This is America First, in which Trump and America are indistinguishable, and in which Russia is the most natural ally. We will find out in due course what the Moscow-Washington alliance intends for Syria, Europe, China, and the broader Middle East. We don’t know right now, and neither, apparently does Dan Coats, Trump’s intelligence chief. The last thing strongmen believe in is transparency, after all, and they love surprises. But if I were an Estonian or a Montenegrin I’d be nervous, wouldn’t you? If I were a German, I’d be unnerved. If I were still British, I’d be very leery of door handles. There’s no Uncle Sam to look to for help anymore. The Americans are on the other side.

And we know now that the whole Kabuki drama in which we keep asking when the GOP will resist this, or stop it, or come to its senses, is simply a category error. This is what the GOP now is. It’s an authoritarian, nationalist leadership cult, hostile to the global order. Republican voters increasingly like Putin, and 71 percent of Republicans back Trump’s handling of Russia in the Reuters/Ipsos poll. A whole third of Republicans do not believe the Kremlin attacked our democracy in 2016, despite every single intelligence agency and the Republicans in the House saying so. Seventy-nine percent of Republicans in a SurveyMonkey poll actually approved of Trump’s performance in the Helsinki press conference.

This is not treason as such. It is not an attack on America, but on a version of America, the liberal democratic one, supported by one of the great parties in America. It is an attack on those institutions that Trump believes hurt America — like NATO and NAFTA and the E.U. It is a championing of an illiberal America, and a partnering with autocrats in a replay of old-school Great Power zero-sum politics, in which the strong pummel and exploit the weak. Trump is simultaneously vandalizing the West, while slowly building a strongman alliance that rejects every single Western value. And Russia — authoritarian, ethnically homogeneous, internally brutal, internationally rogue — is at its center. That’s the real story of the last week, and at this point, it isn’t even faintly news.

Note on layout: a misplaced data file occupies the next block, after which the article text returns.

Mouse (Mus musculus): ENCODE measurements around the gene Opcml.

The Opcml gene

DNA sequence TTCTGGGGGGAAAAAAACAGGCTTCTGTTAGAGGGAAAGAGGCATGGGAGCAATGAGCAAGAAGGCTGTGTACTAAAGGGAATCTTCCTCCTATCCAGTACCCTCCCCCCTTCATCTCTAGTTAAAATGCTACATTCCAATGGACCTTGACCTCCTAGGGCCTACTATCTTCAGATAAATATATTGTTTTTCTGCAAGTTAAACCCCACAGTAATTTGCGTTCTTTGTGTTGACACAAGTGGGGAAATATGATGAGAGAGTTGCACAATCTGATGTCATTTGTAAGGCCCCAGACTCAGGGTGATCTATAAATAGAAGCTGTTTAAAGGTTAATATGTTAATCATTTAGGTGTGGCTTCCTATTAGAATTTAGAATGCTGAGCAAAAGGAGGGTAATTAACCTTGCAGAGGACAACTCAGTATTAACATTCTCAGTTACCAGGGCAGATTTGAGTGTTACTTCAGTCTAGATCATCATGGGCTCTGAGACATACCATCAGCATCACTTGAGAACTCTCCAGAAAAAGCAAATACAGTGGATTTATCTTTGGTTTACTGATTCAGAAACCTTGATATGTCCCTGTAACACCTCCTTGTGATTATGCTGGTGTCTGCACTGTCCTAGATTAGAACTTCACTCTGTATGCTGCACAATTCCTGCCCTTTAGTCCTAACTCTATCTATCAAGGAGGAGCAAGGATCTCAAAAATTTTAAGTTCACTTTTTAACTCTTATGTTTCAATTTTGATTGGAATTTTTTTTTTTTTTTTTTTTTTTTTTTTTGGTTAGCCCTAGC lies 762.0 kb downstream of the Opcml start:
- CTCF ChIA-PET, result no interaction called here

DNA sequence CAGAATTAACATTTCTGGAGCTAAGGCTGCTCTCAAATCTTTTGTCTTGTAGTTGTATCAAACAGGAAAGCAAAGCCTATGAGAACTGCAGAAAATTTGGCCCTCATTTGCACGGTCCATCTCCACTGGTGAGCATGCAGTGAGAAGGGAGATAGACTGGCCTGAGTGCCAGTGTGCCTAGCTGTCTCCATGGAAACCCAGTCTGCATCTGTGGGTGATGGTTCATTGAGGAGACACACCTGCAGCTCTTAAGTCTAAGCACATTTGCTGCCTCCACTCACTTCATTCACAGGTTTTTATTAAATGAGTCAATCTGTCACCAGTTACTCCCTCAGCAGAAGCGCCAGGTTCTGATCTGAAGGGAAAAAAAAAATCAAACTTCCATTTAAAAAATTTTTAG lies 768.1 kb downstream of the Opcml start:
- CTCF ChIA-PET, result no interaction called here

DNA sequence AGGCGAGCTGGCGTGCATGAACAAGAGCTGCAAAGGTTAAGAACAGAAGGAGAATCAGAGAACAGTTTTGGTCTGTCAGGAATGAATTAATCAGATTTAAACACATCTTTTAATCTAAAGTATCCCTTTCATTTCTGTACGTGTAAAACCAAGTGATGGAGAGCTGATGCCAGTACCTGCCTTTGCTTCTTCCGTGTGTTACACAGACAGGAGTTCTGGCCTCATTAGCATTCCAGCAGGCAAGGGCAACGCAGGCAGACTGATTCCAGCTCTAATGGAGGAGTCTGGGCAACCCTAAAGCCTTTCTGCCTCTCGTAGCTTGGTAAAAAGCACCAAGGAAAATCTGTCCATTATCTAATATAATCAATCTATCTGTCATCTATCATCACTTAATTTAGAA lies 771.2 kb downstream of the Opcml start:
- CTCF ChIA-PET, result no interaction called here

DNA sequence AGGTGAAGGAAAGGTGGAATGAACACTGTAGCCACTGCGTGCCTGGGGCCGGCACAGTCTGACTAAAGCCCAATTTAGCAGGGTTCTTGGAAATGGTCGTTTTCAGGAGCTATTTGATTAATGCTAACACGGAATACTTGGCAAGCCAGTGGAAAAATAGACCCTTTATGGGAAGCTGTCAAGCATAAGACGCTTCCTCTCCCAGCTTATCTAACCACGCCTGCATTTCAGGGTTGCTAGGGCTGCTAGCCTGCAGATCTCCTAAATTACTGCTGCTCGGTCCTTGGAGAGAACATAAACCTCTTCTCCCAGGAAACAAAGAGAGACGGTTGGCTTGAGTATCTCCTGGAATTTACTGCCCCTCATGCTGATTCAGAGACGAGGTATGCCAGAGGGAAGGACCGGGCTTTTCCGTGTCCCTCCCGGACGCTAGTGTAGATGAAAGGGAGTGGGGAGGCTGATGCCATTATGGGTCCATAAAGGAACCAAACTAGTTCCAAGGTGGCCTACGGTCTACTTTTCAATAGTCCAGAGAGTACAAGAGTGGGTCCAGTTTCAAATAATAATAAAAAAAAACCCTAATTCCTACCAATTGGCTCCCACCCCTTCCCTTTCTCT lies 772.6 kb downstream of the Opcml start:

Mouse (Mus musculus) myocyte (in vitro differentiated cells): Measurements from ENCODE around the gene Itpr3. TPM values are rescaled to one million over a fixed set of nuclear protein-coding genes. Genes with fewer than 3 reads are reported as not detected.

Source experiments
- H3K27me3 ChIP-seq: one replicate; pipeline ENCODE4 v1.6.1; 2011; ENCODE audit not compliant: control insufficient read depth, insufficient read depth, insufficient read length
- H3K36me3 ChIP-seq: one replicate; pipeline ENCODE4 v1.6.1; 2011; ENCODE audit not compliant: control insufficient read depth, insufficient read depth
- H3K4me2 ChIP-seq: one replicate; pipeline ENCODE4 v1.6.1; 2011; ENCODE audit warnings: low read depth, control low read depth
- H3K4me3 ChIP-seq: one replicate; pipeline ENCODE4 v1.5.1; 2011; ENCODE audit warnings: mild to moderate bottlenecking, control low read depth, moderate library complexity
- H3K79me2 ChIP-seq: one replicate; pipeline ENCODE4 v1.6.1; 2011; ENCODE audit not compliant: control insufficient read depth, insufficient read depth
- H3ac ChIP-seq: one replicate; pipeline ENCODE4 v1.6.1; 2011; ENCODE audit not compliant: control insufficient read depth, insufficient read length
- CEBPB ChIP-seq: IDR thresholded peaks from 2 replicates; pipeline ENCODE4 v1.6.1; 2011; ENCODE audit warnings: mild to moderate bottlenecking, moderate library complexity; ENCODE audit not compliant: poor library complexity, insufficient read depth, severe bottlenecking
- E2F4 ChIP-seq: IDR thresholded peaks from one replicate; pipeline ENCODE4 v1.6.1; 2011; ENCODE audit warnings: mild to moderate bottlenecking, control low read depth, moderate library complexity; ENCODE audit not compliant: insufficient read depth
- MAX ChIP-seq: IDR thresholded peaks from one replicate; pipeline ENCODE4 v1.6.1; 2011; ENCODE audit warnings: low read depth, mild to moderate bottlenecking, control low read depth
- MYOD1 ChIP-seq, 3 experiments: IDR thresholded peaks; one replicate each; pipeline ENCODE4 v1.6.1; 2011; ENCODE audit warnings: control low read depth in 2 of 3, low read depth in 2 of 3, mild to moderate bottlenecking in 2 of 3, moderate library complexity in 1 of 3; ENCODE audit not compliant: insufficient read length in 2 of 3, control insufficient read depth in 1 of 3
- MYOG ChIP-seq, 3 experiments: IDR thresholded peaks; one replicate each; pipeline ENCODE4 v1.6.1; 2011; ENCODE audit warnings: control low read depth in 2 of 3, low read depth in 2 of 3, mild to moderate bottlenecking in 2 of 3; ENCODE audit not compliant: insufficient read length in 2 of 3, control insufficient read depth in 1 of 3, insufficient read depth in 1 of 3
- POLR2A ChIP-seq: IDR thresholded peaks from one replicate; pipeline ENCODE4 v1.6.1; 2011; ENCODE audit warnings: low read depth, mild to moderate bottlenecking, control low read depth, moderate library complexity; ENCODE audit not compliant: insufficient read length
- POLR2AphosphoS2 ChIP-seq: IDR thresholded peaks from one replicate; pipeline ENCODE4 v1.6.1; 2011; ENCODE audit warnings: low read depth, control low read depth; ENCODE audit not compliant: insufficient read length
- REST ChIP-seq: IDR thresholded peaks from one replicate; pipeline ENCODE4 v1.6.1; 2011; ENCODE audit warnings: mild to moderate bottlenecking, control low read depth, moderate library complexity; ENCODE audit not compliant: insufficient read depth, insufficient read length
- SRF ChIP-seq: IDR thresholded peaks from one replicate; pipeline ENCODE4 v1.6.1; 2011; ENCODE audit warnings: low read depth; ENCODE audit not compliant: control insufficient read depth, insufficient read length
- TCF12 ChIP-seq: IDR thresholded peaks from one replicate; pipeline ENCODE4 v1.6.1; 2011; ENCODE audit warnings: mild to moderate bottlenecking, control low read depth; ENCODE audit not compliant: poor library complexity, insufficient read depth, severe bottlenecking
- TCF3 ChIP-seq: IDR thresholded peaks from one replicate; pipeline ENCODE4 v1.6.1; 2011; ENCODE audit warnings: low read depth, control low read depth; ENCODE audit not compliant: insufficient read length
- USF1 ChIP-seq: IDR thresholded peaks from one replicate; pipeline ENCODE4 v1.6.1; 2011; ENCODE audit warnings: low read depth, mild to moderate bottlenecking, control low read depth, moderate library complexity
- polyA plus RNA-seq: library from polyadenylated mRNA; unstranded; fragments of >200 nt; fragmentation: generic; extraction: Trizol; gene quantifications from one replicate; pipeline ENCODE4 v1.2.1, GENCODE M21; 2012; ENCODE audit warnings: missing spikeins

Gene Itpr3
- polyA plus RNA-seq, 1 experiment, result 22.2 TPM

IMAGE:Trump speaks, grudgingly, at this month’s NATO summit. Photo: Markus Schreiber/AP/REX/Shutterstock/Markus Schreiber/AP/REX/Shutterstock

For more on this story go to; http://nymag.com/daily/intelligencer/2018/07/andrew-sullivan-why-trump-has-such-a-soft-spot-for-russia.html?utm_source=Sailthru&utm_medium=email&utm_campaign=Daily%20Intelligencer%20-%20July%2021%2C%202018&utm_term=Subscription%20List%20-%20Daily%20Intelligencer%20%281%20Year%29